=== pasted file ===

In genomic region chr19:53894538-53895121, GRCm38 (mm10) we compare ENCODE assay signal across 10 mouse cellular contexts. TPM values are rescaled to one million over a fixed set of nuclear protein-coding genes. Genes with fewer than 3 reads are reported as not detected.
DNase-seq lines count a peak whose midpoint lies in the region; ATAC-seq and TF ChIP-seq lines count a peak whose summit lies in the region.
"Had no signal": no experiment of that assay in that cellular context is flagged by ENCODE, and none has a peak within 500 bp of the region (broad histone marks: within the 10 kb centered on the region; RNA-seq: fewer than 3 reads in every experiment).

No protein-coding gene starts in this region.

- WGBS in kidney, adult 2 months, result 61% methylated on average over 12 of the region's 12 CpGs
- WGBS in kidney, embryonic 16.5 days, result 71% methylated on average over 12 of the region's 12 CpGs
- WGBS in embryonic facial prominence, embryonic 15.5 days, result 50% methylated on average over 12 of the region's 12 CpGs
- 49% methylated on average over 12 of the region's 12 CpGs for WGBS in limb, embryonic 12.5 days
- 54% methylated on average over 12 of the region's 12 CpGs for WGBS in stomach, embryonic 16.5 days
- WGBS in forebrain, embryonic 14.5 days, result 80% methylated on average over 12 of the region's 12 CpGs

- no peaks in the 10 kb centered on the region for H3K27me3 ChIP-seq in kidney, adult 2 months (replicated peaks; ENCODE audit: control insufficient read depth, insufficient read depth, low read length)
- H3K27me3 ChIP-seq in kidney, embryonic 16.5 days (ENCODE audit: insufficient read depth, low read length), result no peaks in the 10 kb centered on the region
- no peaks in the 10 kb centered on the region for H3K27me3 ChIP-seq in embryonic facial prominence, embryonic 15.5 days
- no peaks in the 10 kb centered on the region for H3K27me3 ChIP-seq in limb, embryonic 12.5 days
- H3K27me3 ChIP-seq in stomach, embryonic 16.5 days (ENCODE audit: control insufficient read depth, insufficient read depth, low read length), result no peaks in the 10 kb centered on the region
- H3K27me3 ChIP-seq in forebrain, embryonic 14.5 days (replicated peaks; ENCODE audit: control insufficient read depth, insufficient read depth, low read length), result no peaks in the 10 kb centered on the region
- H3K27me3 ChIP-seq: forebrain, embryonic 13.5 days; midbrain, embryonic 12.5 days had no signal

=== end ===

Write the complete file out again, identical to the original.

In genomic region chr19:53894538-53895121, GRCm38 (mm10) we compare ENCODE assay signal across 10 mouse cellular contexts. TPM values are rescaled to one million over a fixed set of nuclear protein-coding genes. Genes with fewer than 3 reads are reported as not detected.
DNase-seq lines count a peak whose midpoint lies in the region; ATAC-seq and TF ChIP-seq lines count a peak whose summit lies in the region.
"Had no signal": no experiment of that assay in that cellular context is flagged by ENCODE, and none has a peak within 500 bp of the region (broad histone marks: within the 10 kb centered on the region; RNA-seq: fewer than 3 reads in every experiment).

No protein-coding gene starts in this region.

- WGBS in kidney, adult 2 months, result 61% methylated on average over 12 of the region's 12 CpGs
- WGBS in kidney, embryonic 16.5 days, result 71% methylated on average over 12 of the region's 12 CpGs
- WGBS in embryonic facial prominence, embryonic 15.5 days, result 50% methylated on average over 12 of the region's 12 CpGs
- 49% methylated on average over 12 of the region's 12 CpGs for WGBS in limb, embryonic 12.5 days
- 54% methylated on average over 12 of the region's 12 CpGs for WGBS in stomach, embryonic 16.5 days
- WGBS in forebrain, embryonic 14.5 days, result 80% methylated on average over 12 of the region's 12 CpGs

- no peaks in the 10 kb centered on the region for H3K27me3 ChIP-seq in kidney, adult 2 months (replicated peaks; ENCODE audit: control insufficient read depth, insufficient read depth, low read length)
- H3K27me3 ChIP-seq in kidney, embryonic 16.5 days (ENCODE audit: insufficient read depth, low read length), result no peaks in the 10 kb centered on the region
- no peaks in the 10 kb centered on the region for H3K27me3 ChIP-seq in embryonic facial prominence, embryonic 15.5 days
- no peaks in the 10 kb centered on the region for H3K27me3 ChIP-seq in limb, embryonic 12.5 days
- H3K27me3 ChIP-seq in stomach, embryonic 16.5 days (ENCODE audit: control insufficient read depth, insufficient read depth, low read length), result no peaks in the 10 kb centered on the region
- H3K27me3 ChIP-seq in forebrain, embryonic 14.5 days (replicated peaks; ENCODE audit: control insufficient read depth, insufficient read depth, low read length), result no peaks in the 10 kb centered on the region
- H3K27me3 ChIP-seq: forebrain, embryonic 13.5 days; midbrain, embryonic 12.5 days had no signal